What is an emulsion? An emulsion is a mixture of two liquids where one liquid does not dissolve in the other. Ever notice how your salad dressing separates into two layers until you shake it up? Shaking it causes it to combine, but why doesn’t it stay mixed? That’s because a mixture of non-soluble liquids requires some type of emulsifier to stay combined or “stable”, as a lotion or cream would.
Some emulsifiers we offer at Saffire Blue are:
Lotions and creams generally have 3 components: water, oil, and an emulsifier. Most formulations are created in 3 phases: the oil phase, which includes all your oil-soluble ingredients, the water phase, which includes all your water-soluble ingredients and the final phase, in which you would allow your emulsion to cool to 50* C and add your additional ingredients.
There are two basic types of emulsions. An “oil-in-water” emulsion is formed when the oil phase is added to the water phase. A “water-in-oil” emulsion is formed when the water phase is added to the oil phase.
A basic formulation for lotion is:
A basic formulation for body butter would be:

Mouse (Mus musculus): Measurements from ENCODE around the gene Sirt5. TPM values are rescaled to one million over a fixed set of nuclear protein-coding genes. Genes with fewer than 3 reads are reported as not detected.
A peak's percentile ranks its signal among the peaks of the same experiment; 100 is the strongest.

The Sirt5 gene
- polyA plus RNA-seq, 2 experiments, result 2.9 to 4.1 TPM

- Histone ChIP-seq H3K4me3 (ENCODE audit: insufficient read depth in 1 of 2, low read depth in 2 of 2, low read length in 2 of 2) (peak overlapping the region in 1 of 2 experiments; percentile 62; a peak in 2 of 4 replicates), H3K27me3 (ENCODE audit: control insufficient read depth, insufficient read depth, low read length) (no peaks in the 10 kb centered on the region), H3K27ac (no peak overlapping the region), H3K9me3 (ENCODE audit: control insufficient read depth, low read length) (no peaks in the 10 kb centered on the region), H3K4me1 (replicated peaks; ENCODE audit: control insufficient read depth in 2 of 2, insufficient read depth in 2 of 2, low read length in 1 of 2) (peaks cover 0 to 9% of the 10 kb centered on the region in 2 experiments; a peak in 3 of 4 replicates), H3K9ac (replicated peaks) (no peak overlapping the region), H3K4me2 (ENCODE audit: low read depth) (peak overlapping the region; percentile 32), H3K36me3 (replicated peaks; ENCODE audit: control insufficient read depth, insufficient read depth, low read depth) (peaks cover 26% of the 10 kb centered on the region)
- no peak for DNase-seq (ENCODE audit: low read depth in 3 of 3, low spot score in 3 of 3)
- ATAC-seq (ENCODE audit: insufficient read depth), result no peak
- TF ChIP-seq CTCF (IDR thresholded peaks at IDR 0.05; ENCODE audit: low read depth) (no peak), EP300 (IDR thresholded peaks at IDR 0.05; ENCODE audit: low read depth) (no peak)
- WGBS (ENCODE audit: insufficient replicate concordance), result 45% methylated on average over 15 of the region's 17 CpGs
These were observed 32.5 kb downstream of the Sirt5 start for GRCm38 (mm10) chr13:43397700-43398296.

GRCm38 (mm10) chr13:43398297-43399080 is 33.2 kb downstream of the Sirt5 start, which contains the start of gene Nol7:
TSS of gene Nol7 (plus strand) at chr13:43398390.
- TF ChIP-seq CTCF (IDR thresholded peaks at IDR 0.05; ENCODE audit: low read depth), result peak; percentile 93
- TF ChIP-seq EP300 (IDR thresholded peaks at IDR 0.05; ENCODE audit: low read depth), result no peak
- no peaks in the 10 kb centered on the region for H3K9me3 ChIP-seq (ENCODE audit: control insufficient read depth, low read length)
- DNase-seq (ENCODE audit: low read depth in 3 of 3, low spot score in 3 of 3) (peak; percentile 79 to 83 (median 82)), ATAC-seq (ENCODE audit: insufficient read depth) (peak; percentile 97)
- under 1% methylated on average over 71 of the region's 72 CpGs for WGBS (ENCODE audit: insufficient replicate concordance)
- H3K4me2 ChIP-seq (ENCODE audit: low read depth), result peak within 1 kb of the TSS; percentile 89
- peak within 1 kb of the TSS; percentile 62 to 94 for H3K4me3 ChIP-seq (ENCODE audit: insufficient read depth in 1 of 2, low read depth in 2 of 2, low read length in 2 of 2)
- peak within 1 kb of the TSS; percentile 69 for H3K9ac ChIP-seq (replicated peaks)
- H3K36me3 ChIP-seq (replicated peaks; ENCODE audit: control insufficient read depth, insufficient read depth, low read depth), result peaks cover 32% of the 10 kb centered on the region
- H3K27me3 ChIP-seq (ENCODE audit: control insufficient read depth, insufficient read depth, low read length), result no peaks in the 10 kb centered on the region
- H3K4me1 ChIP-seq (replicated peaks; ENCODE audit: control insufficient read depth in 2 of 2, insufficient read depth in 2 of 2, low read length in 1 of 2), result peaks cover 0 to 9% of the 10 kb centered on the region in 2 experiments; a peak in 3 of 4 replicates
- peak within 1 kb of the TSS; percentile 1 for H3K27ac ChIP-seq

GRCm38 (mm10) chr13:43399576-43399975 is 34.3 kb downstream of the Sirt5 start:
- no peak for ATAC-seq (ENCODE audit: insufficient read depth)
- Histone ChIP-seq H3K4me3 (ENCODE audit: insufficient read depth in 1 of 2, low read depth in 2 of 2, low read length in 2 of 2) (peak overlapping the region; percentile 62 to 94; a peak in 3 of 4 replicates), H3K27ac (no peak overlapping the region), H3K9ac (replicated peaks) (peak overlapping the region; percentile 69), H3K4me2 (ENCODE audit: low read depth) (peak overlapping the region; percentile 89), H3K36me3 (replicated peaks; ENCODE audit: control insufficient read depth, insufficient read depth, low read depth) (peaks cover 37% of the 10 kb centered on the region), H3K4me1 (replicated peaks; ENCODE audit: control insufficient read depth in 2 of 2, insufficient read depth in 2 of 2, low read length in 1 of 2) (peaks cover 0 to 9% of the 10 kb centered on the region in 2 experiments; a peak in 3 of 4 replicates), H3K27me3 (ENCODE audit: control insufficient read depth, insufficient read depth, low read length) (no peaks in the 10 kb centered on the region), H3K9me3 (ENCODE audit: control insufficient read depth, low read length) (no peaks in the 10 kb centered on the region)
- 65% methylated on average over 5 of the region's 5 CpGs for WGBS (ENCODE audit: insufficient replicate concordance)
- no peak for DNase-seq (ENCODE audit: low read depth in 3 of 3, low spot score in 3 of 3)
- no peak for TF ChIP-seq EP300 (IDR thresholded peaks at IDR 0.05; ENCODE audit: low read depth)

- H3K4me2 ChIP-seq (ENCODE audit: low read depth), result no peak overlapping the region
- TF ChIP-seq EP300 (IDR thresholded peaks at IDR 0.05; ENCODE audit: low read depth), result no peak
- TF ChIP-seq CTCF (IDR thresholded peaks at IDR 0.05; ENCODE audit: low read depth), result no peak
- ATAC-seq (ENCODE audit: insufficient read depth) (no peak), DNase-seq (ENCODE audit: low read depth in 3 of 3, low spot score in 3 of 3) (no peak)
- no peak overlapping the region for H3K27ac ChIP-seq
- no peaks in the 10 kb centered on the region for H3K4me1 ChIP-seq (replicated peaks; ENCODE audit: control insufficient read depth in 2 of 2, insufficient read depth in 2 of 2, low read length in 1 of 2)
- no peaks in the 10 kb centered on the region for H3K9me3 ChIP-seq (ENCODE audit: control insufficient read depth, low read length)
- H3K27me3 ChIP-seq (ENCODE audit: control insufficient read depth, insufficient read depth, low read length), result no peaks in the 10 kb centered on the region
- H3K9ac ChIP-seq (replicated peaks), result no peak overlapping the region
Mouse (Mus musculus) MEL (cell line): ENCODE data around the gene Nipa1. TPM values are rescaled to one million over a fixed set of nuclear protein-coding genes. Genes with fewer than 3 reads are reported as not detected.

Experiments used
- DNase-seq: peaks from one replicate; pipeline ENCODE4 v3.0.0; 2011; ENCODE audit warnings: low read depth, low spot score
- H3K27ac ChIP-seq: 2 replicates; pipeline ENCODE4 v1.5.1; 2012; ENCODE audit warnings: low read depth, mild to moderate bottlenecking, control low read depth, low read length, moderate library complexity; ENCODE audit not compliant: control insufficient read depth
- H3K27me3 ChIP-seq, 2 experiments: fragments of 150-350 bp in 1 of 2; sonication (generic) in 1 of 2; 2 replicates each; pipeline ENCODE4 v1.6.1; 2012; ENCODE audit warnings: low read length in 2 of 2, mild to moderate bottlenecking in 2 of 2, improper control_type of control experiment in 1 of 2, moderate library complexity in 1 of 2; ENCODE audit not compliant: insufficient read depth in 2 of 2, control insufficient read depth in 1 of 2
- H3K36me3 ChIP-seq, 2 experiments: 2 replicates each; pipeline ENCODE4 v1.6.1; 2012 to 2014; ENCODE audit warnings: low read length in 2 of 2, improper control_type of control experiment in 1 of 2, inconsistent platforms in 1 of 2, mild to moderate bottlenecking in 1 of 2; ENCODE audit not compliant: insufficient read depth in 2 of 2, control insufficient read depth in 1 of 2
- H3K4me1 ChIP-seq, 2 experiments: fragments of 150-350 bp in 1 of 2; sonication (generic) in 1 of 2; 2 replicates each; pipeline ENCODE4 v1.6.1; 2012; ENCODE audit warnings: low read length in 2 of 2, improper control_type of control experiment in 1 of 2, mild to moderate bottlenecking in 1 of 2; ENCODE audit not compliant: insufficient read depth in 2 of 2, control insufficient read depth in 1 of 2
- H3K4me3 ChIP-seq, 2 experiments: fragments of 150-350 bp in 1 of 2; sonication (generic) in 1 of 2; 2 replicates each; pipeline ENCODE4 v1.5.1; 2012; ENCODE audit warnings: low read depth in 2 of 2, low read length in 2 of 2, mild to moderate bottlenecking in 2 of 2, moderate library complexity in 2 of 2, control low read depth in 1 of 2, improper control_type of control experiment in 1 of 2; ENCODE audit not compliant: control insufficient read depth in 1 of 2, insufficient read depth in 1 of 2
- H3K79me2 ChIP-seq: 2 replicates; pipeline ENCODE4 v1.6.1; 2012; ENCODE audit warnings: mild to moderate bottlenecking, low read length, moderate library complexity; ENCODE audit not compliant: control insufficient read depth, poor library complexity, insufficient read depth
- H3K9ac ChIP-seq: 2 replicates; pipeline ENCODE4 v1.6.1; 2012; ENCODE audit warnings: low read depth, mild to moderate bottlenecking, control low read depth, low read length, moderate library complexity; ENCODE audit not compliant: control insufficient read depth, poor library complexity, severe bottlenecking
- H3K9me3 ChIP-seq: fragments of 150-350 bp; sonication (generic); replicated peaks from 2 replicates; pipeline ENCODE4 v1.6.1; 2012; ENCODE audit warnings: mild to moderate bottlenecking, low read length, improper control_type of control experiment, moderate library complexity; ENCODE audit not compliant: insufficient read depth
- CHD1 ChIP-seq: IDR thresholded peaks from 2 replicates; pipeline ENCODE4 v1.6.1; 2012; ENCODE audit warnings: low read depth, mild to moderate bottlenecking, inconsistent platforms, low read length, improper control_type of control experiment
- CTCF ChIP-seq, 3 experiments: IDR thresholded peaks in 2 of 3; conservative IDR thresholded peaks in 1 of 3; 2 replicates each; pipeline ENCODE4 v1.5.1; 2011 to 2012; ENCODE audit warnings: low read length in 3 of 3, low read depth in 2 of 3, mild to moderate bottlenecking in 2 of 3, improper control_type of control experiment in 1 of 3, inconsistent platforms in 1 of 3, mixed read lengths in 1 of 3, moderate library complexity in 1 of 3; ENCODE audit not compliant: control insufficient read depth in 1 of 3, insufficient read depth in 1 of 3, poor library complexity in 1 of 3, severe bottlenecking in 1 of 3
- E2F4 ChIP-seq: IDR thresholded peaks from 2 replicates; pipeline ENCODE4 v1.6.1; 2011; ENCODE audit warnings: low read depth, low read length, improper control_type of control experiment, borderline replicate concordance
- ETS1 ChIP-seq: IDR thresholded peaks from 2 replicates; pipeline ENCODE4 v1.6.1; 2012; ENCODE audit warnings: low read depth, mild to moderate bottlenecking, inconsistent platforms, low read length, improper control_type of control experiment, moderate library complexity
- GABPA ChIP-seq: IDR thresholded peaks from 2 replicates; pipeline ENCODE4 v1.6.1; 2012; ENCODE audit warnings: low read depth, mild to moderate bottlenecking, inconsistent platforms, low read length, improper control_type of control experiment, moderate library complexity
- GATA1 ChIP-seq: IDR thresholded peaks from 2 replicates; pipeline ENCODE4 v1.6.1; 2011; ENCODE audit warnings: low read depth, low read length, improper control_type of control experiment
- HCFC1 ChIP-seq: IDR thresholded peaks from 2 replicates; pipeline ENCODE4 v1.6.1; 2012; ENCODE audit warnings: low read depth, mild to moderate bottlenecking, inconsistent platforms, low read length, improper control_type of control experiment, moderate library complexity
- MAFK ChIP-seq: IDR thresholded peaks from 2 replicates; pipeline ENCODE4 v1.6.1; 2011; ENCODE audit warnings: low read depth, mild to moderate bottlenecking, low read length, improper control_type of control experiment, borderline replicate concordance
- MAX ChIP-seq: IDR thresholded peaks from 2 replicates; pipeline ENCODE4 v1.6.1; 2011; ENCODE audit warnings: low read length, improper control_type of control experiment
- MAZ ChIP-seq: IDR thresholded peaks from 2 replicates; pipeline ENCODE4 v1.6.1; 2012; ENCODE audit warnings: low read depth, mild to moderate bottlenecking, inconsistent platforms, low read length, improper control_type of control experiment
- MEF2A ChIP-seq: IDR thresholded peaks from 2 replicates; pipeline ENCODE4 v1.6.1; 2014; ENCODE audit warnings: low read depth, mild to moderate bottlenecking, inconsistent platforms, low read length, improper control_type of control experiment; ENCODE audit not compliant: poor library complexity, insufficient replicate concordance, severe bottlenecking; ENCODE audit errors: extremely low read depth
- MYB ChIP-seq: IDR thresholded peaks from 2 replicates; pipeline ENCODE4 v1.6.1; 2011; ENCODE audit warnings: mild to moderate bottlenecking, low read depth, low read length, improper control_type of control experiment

Emulsifiers and Thickeners 10-12%
Oils and Butters 30-33%
Water, additives, botanicals and preservatives to 100 %
What this means is that if your emulsifiers and oils add up to 25% of your formulation, then the remaining 75% of your ingredients should be water-soluble.
Formulations containing lower percentages of emulsifiers with higher percentages of water will generally perform as lotions. Formulations containing higher percentages of oil and emulsifiers with lower percentages of water generally perform as creams, ointments or butters.
Tips on working “clean” and avoiding contamination:
You should always have a thermometer handy when making an emulsion. Your water and oil phases must be heated in separate containers to a minimum of 70* C in order for your emulsifiers to dissolve properly.
Always be sure your final product is completely cooled before adding your closure to your container. If your product is closed while still warm, condensation may form on the inside of the lid and create a host for bacterial and fungal growth. You may want to spritz the inside of your lids with alcohol before capping.
We recommend sterilizing all your packaging containers prior to using them. They should be washed well and then rinsed in a solution of 25% bleach and 75% water.
- Use glass or stainless steel containers for mixing, avoid plastic bowls
- Avoid using wood or plastic utensils, opt for silicone instead
- Use distilled water in your formulations, or sterilize bottled water prior to use
- Wash hands thoroughly, wear gloves and avoid touching the product during packaging
- Use dried herbs/botanicals instead of fresh whenever possible
- Utilize preservatives and store in the refrigerator